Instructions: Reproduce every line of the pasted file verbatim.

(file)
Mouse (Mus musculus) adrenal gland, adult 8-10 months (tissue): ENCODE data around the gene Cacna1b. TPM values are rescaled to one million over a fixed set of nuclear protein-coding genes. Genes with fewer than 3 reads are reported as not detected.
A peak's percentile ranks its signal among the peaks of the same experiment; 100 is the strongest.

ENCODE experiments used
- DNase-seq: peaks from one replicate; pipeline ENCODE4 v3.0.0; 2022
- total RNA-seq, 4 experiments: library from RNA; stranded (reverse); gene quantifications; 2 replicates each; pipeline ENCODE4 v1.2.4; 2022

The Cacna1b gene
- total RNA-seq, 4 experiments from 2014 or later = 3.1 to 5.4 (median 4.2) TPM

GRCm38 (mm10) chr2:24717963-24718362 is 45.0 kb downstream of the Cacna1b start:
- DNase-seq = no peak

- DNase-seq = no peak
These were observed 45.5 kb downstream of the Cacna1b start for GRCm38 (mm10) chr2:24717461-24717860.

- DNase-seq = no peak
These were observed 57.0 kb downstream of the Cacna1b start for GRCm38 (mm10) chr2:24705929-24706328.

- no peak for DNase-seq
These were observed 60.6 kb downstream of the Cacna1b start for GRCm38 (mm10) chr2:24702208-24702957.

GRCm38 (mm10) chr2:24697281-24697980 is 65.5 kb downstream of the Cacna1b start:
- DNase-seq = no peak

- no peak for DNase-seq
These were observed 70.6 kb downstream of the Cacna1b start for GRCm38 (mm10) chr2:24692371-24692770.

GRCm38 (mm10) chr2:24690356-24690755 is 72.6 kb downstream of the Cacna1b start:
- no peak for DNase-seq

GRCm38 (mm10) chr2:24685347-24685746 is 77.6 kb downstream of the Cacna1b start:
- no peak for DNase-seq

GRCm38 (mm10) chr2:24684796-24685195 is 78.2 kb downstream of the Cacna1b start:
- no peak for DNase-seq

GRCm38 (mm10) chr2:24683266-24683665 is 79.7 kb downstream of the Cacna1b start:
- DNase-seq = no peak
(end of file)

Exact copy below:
Mouse (Mus musculus) adrenal gland, adult 8-10 months (tissue): ENCODE data around the gene Cacna1b. TPM values are rescaled to one million over a fixed set of nuclear protein-coding genes. Genes with fewer than 3 reads are reported as not detected.
A peak's percentile ranks its signal among the peaks of the same experiment; 100 is the strongest.

ENCODE experiments used
- DNase-seq: peaks from one replicate; pipeline ENCODE4 v3.0.0; 2022
- total RNA-seq, 4 experiments: library from RNA; stranded (reverse); gene quantifications; 2 replicates each; pipeline ENCODE4 v1.2.4; 2022

The Cacna1b gene
- total RNA-seq, 4 experiments from 2014 or later = 3.1 to 5.4 (median 4.2) TPM

GRCm38 (mm10) chr2:24717963-24718362 is 45.0 kb downstream of the Cacna1b start:
- DNase-seq = no peak

- DNase-seq = no peak
These were observed 45.5 kb downstream of the Cacna1b start for GRCm38 (mm10) chr2:24717461-24717860.

- DNase-seq = no peak
These were observed 57.0 kb downstream of the Cacna1b start for GRCm38 (mm10) chr2:24705929-24706328.

- no peak for DNase-seq
These were observed 60.6 kb downstream of the Cacna1b start for GRCm38 (mm10) chr2:24702208-24702957.

GRCm38 (mm10) chr2:24697281-24697980 is 65.5 kb downstream of the Cacna1b start:
- DNase-seq = no peak

- no peak for DNase-seq
These were observed 70.6 kb downstream of the Cacna1b start for GRCm38 (mm10) chr2:24692371-24692770.

GRCm38 (mm10) chr2:24690356-24690755 is 72.6 kb downstream of the Cacna1b start:
- no peak for DNase-seq

GRCm38 (mm10) chr2:24685347-24685746 is 77.6 kb downstream of the Cacna1b start:
- no peak for DNase-seq

GRCm38 (mm10) chr2:24684796-24685195 is 78.2 kb downstream of the Cacna1b start:
- no peak for DNase-seq

GRCm38 (mm10) chr2:24683266-24683665 is 79.7 kb downstream of the Cacna1b start:
- DNase-seq = no peak